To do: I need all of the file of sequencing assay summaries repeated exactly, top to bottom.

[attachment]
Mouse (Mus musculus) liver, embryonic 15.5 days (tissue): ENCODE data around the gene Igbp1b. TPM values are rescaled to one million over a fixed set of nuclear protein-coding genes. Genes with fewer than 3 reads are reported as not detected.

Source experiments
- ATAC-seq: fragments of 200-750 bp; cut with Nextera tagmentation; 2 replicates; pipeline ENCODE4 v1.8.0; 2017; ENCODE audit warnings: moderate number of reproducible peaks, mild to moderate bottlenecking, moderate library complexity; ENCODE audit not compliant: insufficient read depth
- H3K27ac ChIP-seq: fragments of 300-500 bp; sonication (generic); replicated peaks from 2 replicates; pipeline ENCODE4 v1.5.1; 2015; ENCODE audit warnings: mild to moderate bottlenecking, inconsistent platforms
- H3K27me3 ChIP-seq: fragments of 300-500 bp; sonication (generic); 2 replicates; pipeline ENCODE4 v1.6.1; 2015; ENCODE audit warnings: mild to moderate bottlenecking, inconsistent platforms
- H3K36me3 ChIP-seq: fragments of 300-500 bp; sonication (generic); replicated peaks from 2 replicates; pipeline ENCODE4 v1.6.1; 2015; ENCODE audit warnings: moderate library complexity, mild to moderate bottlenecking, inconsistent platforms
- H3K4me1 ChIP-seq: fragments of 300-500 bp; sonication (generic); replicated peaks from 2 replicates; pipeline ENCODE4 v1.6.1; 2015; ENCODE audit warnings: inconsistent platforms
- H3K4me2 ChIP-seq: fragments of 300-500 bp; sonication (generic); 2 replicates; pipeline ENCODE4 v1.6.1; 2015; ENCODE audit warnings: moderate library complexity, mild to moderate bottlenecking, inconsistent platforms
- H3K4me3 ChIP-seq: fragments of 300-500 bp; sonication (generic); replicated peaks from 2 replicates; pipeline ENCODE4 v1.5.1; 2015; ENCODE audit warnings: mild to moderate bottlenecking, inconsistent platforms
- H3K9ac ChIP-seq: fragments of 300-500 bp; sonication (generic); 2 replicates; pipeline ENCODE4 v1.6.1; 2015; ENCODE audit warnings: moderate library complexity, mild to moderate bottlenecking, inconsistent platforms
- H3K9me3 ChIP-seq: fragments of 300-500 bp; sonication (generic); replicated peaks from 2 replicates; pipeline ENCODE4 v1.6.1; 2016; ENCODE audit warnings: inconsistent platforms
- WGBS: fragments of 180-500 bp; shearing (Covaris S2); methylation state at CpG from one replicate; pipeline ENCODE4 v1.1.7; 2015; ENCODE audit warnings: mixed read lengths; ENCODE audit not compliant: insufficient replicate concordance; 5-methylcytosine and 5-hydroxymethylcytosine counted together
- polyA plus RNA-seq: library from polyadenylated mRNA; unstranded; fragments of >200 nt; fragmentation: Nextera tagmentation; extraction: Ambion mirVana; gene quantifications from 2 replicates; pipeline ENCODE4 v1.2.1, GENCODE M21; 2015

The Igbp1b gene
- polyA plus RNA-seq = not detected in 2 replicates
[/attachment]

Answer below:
Mouse (Mus musculus) liver, embryonic 15.5 days (tissue): ENCODE data around the gene Igbp1b. TPM values are rescaled to one million over a fixed set of nuclear protein-coding genes. Genes with fewer than 3 reads are reported as not detected.

Source experiments
- ATAC-seq: fragments of 200-750 bp; cut with Nextera tagmentation; 2 replicates; pipeline ENCODE4 v1.8.0; 2017; ENCODE audit warnings: moderate number of reproducible peaks, mild to moderate bottlenecking, moderate library complexity; ENCODE audit not compliant: insufficient read depth
- H3K27ac ChIP-seq: fragments of 300-500 bp; sonication (generic); replicated peaks from 2 replicates; pipeline ENCODE4 v1.5.1; 2015; ENCODE audit warnings: mild to moderate bottlenecking, inconsistent platforms
- H3K27me3 ChIP-seq: fragments of 300-500 bp; sonication (generic); 2 replicates; pipeline ENCODE4 v1.6.1; 2015; ENCODE audit warnings: mild to moderate bottlenecking, inconsistent platforms
- H3K36me3 ChIP-seq: fragments of 300-500 bp; sonication (generic); replicated peaks from 2 replicates; pipeline ENCODE4 v1.6.1; 2015; ENCODE audit warnings: moderate library complexity, mild to moderate bottlenecking, inconsistent platforms
- H3K4me1 ChIP-seq: fragments of 300-500 bp; sonication (generic); replicated peaks from 2 replicates; pipeline ENCODE4 v1.6.1; 2015; ENCODE audit warnings: inconsistent platforms
- H3K4me2 ChIP-seq: fragments of 300-500 bp; sonication (generic); 2 replicates; pipeline ENCODE4 v1.6.1; 2015; ENCODE audit warnings: moderate library complexity, mild to moderate bottlenecking, inconsistent platforms
- H3K4me3 ChIP-seq: fragments of 300-500 bp; sonication (generic); replicated peaks from 2 replicates; pipeline ENCODE4 v1.5.1; 2015; ENCODE audit warnings: mild to moderate bottlenecking, inconsistent platforms
- H3K9ac ChIP-seq: fragments of 300-500 bp; sonication (generic); 2 replicates; pipeline ENCODE4 v1.6.1; 2015; ENCODE audit warnings: moderate library complexity, mild to moderate bottlenecking, inconsistent platforms
- H3K9me3 ChIP-seq: fragments of 300-500 bp; sonication (generic); replicated peaks from 2 replicates; pipeline ENCODE4 v1.6.1; 2016; ENCODE audit warnings: inconsistent platforms
- WGBS: fragments of 180-500 bp; shearing (Covaris S2); methylation state at CpG from one replicate; pipeline ENCODE4 v1.1.7; 2015; ENCODE audit warnings: mixed read lengths; ENCODE audit not compliant: insufficient replicate concordance; 5-methylcytosine and 5-hydroxymethylcytosine counted together
- polyA plus RNA-seq: library from polyadenylated mRNA; unstranded; fragments of >200 nt; fragmentation: Nextera tagmentation; extraction: Ambion mirVana; gene quantifications from 2 replicates; pipeline ENCODE4 v1.2.1, GENCODE M21; 2015

The Igbp1b gene
- polyA plus RNA-seq = not detected in 2 replicates